This weekend Lincoln Center — which the New York Philharmonic, the New York City Ballet and the Metropolitan Opera all call home — will debut the wonderfully reconfigured building that houses its chamber music auditorium, Alice Tully Hall, plus the Julliard School of Music and the American School of Ballet. That premiere is the first stage of a redesign of substantial parts of the Center’s 16-acre campus by the firm of Diller, Scofidio + Renfro. So last week I stopped by their Manhattan offices to talk with Liz Diller about the project. Other than a much needed and beautifully achieved rehab of the Alice Tully interior, its larger purpose is to integrate Lincoln Center more tightly into the streetscape of its surrounding neighborhood, to make it less of a physically isolated culture-pod. (That picture up above, by the way, shows Alice Tully a few weeks ago, when it was still under construction.)
A couple of the other performing arts centers that were built in the 1960s and early ’70s — the Music Center in downtown L.A., where Frank Gehry’s Disney Hall was added a few years ago, and the John F. Kennedy Center in Washington — have been thinking about ways to connect better to their surroundings. But Lincoln Center, which will roll out its redesign in stages over the next few years, is the first to actually do it. And so far, to get it right.
LACAYO: When you were invited into this project, was it everybody’s idea right from the start to knit Lincoln Center physically back into the fabric of the surrounding streets?
DILLER: It was. When we came in the whole framework was already the question: “What can we do to make Lincoln Center more a part of the city?” The notion of democratizing that campus — “Let’s bring Lincoln Center to the streets” — was on the table from the very beginning.
LACAYO: So what was the first problem you were faced with?
DILLER: Our first idea was to erode the edges of the “plinth”. [She’s referring here to the raised mega-block that the whole of Lincoln Center stands on, which on its western and northern sides is in some places a platform 24-feet above street level.] We wanted to make more access points.
We also wanted to make good on the “public-ness” of the outdoor public spaces, so they could be programmed with outdoor events. It was part of the aesthetic of the ’60s to have these desolate open plazas, which over the years became more and more desolate. The lack of lighting, the lack of shade — there were just so many lacks. Just by adding something, small gestures, mostly landscape, we’ll be able to bring the north plaza to life.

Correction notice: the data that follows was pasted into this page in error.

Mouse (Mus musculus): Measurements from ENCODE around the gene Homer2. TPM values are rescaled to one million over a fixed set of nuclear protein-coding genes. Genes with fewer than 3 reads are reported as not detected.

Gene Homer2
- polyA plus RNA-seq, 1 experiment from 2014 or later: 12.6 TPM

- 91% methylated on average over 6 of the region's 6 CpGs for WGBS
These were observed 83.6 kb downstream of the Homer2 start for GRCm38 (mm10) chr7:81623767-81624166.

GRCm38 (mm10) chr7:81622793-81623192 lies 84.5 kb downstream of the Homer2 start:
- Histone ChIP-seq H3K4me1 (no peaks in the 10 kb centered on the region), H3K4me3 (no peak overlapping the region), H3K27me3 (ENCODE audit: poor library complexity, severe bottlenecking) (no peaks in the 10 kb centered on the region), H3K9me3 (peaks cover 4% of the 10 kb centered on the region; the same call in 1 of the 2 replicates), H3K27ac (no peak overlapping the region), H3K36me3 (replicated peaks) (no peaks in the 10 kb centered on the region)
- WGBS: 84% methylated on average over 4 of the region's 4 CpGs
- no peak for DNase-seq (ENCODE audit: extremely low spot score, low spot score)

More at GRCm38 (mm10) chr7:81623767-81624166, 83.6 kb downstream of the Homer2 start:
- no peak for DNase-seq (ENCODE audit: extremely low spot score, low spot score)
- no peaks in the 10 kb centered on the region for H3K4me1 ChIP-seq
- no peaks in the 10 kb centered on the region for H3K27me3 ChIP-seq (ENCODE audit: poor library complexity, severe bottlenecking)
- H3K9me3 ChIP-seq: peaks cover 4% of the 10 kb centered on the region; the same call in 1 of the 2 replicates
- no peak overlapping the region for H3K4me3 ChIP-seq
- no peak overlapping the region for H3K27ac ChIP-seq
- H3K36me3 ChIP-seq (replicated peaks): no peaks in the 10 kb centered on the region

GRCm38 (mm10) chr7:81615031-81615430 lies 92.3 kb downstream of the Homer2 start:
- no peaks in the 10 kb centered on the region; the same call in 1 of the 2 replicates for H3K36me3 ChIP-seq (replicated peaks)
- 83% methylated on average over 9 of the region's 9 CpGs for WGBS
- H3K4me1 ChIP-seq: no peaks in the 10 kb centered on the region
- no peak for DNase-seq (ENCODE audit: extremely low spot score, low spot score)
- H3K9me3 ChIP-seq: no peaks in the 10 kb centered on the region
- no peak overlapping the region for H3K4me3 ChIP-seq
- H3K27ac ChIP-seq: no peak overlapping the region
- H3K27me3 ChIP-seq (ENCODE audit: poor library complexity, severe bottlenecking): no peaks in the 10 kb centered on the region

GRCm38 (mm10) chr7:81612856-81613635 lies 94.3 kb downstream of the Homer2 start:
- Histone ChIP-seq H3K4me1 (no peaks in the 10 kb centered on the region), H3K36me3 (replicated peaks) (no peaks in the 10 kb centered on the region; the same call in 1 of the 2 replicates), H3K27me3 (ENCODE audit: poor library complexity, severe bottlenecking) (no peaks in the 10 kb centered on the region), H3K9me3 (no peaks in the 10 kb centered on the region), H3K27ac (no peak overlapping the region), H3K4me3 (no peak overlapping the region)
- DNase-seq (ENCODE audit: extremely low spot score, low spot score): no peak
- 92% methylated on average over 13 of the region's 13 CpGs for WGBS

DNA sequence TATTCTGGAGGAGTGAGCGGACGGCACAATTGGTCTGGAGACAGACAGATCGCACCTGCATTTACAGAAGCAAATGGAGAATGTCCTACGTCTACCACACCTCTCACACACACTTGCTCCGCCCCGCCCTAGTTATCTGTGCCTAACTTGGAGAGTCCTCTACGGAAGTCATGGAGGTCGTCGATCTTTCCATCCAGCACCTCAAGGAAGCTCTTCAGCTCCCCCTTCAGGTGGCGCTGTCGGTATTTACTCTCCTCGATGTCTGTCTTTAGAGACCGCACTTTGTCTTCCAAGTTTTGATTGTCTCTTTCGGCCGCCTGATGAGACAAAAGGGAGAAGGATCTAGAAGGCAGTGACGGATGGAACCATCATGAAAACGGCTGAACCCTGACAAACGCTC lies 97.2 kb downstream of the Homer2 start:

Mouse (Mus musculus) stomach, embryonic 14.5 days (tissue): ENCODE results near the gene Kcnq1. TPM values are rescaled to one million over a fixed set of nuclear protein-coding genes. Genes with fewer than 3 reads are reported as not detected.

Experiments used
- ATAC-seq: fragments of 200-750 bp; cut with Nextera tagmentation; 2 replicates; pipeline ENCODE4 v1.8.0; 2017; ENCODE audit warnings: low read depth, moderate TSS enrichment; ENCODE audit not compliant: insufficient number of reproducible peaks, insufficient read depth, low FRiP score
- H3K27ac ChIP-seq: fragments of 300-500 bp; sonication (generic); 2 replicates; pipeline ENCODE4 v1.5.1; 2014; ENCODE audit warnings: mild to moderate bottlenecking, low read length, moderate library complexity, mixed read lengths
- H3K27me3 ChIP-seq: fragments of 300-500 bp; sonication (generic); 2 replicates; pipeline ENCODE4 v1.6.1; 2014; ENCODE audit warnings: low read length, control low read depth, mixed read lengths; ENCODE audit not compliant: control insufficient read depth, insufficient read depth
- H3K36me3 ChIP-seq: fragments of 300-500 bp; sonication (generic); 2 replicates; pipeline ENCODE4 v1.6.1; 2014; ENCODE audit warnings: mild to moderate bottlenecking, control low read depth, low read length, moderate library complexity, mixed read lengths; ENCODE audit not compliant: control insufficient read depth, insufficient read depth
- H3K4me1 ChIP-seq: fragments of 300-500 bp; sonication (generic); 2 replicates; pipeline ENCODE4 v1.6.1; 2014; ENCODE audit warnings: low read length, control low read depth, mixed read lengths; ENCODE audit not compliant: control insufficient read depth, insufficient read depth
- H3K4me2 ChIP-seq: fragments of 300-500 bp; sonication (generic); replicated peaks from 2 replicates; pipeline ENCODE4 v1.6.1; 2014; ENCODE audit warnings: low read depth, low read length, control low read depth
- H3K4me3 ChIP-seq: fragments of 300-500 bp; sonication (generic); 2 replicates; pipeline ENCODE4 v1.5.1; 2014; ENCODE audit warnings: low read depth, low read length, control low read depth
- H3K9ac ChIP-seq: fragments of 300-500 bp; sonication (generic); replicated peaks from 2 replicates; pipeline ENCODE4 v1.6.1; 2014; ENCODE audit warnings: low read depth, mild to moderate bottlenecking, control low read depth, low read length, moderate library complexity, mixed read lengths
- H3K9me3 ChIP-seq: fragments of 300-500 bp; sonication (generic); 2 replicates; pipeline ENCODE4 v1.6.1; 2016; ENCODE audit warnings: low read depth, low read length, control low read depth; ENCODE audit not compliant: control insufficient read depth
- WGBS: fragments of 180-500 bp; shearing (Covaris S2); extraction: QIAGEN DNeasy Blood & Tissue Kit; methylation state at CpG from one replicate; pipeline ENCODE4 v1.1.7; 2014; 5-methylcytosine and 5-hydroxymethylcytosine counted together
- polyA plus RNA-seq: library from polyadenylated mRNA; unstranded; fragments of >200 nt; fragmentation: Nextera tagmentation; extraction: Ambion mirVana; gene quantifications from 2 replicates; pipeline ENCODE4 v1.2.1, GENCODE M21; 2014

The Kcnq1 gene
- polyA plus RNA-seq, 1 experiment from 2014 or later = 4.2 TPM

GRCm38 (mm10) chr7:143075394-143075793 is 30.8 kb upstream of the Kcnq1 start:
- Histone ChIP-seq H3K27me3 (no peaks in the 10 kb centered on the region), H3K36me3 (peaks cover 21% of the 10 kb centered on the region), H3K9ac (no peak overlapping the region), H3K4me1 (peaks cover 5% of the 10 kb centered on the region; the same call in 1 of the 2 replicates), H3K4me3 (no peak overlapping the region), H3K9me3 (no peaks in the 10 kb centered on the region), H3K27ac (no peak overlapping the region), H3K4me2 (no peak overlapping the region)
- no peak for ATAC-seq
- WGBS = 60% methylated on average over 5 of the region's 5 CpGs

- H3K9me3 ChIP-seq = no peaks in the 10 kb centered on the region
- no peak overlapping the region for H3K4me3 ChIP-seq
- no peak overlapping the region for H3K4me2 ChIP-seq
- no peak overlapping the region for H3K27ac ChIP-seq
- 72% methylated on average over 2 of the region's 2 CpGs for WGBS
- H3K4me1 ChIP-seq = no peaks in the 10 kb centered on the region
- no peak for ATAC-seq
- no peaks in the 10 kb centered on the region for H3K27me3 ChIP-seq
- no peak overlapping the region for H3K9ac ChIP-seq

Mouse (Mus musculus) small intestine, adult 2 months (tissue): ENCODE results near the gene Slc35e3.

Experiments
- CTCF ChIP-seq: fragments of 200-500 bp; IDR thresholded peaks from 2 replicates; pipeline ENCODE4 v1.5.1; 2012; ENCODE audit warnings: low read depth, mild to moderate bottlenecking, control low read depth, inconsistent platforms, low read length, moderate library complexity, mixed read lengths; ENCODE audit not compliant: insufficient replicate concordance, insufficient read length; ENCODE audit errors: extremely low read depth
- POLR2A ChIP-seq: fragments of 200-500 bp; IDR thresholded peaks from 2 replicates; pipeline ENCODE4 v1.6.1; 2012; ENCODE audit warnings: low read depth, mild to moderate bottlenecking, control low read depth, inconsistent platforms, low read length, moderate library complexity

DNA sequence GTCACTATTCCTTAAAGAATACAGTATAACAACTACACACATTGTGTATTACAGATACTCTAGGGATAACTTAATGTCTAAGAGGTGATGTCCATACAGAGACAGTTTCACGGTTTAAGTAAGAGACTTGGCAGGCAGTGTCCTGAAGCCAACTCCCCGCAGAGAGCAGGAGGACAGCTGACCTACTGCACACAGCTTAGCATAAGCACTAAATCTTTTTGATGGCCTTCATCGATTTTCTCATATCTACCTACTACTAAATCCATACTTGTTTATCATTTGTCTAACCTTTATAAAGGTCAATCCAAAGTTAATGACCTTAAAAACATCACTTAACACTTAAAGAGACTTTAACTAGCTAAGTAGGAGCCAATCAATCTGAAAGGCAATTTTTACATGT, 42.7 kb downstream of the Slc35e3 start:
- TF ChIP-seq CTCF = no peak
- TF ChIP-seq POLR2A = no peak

LACAYO: The original Alice Tully/Julliard building had a strange split-level existence. There was this little street-level entrance for the concert hall, and the entry door for the school was hidden away on an upper level, and then there was a huge pedestrian bridge from that level that ran across the street to the rest of the raised Lincoln Center campus. One of the main things you did was to put everything back at sidewalk level, get rid of the bridge, greatly enlarge the Alice Tully lobby and wrap everything in glass.
DILLER: The notion was to make Alice Tully more of a visible presence on the street. Now all the pedestrian movement comes back down to the city street. That bridge wreaked such havoc with the street that we felt very comfortable moving it.
LACAYO: The other big thing you did visually was cut a huge angular slice through the corner of the building, so there’s a triangular canopy now that’s like a giant wave.
DILLER: At Lincoln Center small gestures don’t work.
LACAYO: You’re also changing the whole way that lobby will be used. It’s now going to be a cafe/bar open to the public, not just to ticket holders, from early morning into the night.
DILLER: Exactly. Yesterday our lighting designer was saying we should have three different “looks” in the lobby. One should be pre-theater, one should be intermission and one should be after the event. But then we realized that was wrong. The cafe bar is not about the theater or what’s going on in there on any given night. It’s the other way around, it’s a public place, for people coming in from the neighborhood, and the audience on any night will just spill out into that public place.